If Edmund, who usually scoffed at such displays of affection, tackled his older brother with a hug I am certain he can be forgiven. Peter laughed and ruffled his hair affectionately. "Alright old chap? Lucy told me you've had rather a rotten time of it since you came back."

Edmund buried his head in Peter's shoulder and fervently hoped Peter wouldn't notice that his sweater was suddenly damp with tears. Kings didn't cry like fools, and neither did English schoolboys. "Lucy told you to come here?" he asked, his voice slightly muffled.

Peter smiled indulgently, of course he did notice his brother's tears, but was far too kind to comment. "Actually, Lucy didn't know I was coming until five minutes ago. Eustace wrote to me, and a rather strange letter it was too."

Edmund, suddenly aware that he was being rather undignified sniffed and stepped away to sit on Lucy's bed again. "I thought you had to stay with the Professor to study all summer." When he sniffed again Peter diplomatically offered him a handkerchief.

"One weekend won't make all that much of a difference with exams, and I have a feeling my being here can make a world of difference." When Edmund said nothing, Peter sighed and resigned himself to waiting in silence. It was no use pushing his brother to talk before he was ready.

"How did you manage so well?" Edmund asked at last, staring at the painting again. "Last time, I mean, after we all came back."

"Honestly, I'm not sure. I know I couldn't have done it without you there to talk sense into me when I started forgetting who I really am. It isn't easy; I still have days when I feel like bashing someone's head in, but it's bearable if only just."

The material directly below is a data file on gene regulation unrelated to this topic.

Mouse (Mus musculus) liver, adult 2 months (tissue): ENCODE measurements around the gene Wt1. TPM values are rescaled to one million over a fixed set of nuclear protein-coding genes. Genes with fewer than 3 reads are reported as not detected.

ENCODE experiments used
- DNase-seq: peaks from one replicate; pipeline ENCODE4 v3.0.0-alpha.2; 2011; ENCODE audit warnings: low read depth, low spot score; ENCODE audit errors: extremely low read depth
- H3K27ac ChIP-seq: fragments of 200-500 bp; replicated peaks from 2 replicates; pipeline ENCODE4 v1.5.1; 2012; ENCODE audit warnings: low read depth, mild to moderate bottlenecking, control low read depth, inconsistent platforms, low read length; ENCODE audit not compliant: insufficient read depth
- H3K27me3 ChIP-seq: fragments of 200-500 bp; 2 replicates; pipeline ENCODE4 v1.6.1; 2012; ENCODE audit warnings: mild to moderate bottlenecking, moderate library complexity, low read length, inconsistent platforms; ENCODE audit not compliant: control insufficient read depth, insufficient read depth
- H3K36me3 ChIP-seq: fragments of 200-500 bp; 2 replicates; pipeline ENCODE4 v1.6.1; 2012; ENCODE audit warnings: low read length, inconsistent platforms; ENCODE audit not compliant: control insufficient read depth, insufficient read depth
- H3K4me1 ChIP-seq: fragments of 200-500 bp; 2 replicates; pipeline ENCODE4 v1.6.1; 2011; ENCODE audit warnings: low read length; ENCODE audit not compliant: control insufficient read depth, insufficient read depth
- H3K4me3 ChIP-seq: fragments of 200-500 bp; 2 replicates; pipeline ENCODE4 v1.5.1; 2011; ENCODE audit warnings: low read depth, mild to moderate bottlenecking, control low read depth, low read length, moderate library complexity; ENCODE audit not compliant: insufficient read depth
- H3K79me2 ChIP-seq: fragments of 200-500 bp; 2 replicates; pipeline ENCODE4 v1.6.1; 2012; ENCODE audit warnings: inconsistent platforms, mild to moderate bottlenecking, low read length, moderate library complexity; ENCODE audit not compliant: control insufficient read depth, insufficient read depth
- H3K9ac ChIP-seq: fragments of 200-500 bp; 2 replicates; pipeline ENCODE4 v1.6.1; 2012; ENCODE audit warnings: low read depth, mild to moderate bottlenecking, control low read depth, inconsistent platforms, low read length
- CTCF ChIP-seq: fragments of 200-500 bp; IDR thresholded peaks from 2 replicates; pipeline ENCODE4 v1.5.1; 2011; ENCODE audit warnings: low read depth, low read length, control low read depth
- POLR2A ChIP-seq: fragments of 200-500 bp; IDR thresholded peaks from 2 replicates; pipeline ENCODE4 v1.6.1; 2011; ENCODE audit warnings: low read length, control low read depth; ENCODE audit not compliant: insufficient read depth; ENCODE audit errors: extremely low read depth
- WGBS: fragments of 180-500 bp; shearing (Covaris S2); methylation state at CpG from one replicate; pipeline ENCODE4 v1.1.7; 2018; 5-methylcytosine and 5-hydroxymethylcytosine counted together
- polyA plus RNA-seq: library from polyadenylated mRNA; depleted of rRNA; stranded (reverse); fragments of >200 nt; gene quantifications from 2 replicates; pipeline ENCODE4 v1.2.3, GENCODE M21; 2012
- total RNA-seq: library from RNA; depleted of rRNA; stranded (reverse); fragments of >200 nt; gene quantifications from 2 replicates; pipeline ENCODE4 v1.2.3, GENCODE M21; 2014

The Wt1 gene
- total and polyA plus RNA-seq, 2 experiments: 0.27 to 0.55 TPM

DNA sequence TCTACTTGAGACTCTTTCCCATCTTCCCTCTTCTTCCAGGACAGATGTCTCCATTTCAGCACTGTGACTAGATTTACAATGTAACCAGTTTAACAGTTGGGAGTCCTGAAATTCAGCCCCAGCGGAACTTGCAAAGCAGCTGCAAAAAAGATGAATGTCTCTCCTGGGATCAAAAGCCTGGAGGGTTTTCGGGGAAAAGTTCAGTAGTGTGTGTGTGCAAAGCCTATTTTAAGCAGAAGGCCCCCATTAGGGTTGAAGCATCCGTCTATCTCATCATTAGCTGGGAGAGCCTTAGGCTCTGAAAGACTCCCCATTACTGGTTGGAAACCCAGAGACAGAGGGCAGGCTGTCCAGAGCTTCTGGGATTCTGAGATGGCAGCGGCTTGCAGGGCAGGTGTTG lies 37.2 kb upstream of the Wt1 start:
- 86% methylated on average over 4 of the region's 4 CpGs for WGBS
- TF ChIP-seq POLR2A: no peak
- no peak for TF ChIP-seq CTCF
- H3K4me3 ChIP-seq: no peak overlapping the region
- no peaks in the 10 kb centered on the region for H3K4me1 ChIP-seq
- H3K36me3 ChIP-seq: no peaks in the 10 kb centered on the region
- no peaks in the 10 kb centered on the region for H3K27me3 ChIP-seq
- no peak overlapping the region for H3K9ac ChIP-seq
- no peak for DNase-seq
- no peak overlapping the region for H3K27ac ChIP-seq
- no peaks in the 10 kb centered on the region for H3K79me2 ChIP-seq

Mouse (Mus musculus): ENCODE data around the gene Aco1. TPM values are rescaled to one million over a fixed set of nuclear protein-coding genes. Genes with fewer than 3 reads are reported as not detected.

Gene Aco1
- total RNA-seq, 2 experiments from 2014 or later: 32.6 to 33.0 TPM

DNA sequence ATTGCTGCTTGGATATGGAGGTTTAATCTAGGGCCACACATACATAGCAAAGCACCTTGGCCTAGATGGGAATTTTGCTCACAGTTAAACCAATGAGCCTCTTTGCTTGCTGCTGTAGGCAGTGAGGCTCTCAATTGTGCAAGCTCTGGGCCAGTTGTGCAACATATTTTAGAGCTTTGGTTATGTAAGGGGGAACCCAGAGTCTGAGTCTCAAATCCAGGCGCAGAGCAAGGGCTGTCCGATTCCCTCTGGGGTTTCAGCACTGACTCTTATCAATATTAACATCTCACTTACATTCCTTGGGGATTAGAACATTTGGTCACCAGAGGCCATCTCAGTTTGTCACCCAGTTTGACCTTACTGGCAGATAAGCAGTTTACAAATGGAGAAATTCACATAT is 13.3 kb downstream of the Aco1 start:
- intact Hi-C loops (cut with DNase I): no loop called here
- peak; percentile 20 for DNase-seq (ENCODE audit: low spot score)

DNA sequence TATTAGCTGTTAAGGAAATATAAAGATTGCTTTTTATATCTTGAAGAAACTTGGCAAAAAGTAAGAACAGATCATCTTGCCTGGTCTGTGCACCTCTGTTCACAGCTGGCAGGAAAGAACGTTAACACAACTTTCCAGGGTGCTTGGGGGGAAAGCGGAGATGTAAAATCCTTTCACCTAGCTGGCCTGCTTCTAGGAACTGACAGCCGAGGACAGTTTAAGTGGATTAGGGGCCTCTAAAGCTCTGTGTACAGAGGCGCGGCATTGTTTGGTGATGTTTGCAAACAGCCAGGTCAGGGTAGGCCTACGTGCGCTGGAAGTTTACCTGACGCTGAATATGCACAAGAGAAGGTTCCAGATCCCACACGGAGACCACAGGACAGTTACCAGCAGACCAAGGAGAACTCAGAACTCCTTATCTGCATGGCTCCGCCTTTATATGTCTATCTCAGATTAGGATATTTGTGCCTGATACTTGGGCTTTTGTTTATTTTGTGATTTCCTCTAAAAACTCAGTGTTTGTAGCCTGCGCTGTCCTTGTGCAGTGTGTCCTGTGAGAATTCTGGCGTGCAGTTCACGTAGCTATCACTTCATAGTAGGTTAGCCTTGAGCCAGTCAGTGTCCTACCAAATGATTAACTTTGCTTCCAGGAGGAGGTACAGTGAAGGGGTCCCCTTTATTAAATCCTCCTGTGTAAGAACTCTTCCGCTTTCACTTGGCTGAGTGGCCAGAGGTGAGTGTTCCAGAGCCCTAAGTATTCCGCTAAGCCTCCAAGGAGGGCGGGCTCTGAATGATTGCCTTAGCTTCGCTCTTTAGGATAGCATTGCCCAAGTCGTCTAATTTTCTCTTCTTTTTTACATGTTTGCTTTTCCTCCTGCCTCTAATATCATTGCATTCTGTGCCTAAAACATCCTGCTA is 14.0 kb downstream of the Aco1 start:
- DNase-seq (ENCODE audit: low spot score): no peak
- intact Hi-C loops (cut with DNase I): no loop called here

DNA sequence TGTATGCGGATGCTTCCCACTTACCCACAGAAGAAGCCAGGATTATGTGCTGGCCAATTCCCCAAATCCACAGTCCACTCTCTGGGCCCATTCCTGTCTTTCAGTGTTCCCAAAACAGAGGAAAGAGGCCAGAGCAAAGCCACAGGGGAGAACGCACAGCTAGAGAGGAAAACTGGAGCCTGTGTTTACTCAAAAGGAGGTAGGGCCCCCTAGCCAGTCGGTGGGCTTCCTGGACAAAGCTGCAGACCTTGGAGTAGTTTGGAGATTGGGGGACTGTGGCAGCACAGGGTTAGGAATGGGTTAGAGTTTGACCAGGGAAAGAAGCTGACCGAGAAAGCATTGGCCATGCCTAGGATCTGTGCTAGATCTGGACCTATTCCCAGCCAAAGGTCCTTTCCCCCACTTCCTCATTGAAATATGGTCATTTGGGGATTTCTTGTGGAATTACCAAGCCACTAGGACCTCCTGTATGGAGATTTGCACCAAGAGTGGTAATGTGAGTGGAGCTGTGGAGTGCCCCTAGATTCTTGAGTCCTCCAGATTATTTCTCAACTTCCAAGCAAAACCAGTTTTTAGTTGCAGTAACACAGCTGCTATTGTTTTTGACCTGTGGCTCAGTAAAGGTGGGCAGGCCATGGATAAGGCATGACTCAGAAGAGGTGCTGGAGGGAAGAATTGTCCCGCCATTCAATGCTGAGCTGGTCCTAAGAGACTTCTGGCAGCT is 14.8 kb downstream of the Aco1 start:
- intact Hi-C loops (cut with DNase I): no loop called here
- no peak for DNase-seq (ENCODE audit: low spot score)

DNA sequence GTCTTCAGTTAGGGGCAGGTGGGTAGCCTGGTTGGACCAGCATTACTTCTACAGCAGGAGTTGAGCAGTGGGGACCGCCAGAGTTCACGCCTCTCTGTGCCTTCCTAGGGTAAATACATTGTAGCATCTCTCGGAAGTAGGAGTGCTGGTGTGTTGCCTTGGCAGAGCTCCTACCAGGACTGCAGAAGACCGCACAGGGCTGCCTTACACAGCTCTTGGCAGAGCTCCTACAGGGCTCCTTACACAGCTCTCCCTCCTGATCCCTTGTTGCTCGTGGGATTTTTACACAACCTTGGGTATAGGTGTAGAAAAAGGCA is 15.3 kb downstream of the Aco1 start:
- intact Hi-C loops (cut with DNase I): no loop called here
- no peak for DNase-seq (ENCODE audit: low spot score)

Edmund frowned. "I don't know who I'm supposed to be here. At least last time I knew I'd be going back; now that the door really is closed I don't know who I am."

Peter nodded, his throat suddenly seeming to constrict. I don't know who I'm supposed to be either, Ed. Aloud he said, "Give it time, after all, you're only fourteen here. I don't know many boys who have their whole lives sorted out at your age."

Edmund managed a laugh, though it sounded rather choked. "Last time I was this age I was already a king, a judge, and a warrior."

Peter glanced over at him sharply, not particularly pleased by the last item on Edmund's list. "You've been trying to sign up at the recruiting offices again, haven't you? Lucy told me what happened right before you got back into Narnia. Edmund, war is different here; it isn't at all like the wars back home. You can't just go charging into battle like you used to." Not that I haven't tried the same thing.

"I don't care!" Edmund shouted, suddenly leaping to his feet. "Anything is better than sitting here with bloody stupid relatives pretending to be polite and respectful, and acting like a kid even though I'm not! They're so condescending and patronizing, and I'm sick of being treated like I'm stupid. And, I feel so bloody useless with everything that's happening out there, and I could be out there making a difference, and being useful, and instead I'm stuck here-eating vegetable soup and pretending to care about the shortage of sugar!"